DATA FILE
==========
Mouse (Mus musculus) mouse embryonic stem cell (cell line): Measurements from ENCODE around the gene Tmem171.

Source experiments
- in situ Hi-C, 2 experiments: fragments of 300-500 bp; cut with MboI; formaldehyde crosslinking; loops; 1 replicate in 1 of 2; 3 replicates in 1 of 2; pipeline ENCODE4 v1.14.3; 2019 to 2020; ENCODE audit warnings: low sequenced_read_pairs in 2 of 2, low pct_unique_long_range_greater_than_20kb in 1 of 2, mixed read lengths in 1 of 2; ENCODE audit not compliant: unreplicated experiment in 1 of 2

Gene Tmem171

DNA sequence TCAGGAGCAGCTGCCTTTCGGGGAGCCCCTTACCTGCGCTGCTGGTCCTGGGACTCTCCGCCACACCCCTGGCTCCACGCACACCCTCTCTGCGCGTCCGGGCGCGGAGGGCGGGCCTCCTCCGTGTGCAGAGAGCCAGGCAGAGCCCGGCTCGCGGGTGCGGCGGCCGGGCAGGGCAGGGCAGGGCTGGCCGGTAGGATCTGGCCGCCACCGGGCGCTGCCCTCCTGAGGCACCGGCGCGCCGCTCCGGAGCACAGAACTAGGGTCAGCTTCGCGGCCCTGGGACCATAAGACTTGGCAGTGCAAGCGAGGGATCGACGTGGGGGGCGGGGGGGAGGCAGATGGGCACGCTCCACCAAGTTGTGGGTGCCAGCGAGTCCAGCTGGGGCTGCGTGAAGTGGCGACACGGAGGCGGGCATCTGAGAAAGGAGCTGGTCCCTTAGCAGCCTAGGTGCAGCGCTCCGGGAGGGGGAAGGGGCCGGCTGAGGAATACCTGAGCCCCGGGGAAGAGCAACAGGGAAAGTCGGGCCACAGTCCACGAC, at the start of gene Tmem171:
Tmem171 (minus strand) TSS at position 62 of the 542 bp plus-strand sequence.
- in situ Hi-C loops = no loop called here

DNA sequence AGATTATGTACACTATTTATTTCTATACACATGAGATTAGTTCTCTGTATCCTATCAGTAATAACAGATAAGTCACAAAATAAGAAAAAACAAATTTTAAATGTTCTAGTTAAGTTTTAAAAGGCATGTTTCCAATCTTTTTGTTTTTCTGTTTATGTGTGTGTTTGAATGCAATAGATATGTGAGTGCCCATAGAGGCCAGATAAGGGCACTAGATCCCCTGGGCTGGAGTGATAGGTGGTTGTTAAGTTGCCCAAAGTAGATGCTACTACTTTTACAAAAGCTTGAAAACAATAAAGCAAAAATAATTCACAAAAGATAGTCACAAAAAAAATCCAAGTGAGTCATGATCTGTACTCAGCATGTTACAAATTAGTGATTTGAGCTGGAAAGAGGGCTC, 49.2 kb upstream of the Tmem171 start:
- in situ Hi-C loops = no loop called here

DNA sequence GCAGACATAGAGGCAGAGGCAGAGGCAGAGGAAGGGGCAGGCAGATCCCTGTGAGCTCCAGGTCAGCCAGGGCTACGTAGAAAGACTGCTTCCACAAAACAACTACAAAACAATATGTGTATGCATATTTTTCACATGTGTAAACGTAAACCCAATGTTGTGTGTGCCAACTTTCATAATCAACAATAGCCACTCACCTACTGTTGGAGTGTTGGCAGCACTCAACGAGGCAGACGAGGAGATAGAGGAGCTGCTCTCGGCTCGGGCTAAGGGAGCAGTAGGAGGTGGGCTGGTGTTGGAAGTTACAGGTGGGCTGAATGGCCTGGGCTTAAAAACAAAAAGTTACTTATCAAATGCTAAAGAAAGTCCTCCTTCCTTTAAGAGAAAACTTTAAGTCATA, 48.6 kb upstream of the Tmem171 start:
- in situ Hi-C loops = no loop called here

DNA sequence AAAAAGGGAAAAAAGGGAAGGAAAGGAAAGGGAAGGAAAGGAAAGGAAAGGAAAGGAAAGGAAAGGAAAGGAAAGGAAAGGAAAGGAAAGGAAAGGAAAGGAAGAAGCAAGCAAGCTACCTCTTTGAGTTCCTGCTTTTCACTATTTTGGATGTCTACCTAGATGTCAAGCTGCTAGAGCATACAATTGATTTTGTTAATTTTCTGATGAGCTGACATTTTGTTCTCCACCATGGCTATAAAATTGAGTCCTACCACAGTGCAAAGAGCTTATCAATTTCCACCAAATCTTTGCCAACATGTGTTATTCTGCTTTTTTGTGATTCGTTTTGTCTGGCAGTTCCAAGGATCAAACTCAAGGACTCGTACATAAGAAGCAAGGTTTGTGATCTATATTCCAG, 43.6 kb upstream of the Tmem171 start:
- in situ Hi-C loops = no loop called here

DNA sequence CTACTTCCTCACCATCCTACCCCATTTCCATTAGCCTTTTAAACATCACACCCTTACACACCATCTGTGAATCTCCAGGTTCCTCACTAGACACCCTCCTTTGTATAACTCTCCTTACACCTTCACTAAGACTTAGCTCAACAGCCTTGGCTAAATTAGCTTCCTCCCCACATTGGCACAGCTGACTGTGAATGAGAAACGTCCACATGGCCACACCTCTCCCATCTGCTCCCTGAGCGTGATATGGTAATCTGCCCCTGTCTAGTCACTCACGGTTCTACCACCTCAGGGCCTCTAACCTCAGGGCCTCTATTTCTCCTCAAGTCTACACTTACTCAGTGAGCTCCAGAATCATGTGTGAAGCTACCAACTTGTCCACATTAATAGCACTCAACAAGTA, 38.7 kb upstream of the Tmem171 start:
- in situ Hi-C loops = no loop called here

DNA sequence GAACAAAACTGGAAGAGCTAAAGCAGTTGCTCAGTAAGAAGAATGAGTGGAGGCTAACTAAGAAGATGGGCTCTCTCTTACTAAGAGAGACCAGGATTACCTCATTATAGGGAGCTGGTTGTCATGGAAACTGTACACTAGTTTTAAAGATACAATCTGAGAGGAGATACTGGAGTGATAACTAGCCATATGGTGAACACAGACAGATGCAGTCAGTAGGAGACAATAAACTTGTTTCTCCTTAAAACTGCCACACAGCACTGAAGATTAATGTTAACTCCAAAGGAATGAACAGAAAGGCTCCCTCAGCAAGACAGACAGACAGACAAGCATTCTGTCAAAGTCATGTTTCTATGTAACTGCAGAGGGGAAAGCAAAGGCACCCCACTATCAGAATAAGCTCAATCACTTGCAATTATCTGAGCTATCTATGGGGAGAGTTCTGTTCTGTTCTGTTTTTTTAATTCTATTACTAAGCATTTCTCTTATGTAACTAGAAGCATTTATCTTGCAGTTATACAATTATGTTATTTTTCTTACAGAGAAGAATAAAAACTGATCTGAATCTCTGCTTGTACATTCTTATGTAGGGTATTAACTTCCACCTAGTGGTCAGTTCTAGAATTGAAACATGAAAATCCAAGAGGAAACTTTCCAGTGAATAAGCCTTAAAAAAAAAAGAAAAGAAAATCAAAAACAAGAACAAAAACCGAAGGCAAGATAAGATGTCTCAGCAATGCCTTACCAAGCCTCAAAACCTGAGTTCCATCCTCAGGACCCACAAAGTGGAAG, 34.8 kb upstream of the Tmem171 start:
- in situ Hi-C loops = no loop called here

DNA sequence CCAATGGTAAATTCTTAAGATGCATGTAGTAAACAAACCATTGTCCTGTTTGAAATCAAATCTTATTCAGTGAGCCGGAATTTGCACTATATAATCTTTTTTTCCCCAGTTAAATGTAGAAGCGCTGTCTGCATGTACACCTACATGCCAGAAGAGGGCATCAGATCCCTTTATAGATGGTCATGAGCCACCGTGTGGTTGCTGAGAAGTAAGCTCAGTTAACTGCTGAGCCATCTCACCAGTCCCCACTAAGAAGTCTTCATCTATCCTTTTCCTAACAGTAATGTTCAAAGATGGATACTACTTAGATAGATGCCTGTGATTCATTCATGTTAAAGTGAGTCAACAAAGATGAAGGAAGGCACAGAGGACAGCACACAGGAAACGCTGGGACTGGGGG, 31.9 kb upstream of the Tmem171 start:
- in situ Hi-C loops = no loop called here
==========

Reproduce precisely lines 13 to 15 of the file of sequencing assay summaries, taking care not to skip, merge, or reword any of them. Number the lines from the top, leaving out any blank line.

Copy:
- in situ Hi-C loops = no loop called here

DNA sequence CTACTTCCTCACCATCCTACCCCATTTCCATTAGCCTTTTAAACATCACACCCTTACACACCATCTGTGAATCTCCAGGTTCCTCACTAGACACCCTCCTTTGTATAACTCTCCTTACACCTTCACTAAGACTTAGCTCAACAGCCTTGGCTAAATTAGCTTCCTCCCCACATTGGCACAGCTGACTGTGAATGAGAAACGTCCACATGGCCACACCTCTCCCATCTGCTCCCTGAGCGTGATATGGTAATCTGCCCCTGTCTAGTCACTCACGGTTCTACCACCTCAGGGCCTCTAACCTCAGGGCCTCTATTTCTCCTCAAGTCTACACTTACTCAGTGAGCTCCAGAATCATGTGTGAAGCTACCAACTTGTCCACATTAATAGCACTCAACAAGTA, 38.7 kb upstream of the Tmem171 start:
- in situ Hi-C loops = no loop called here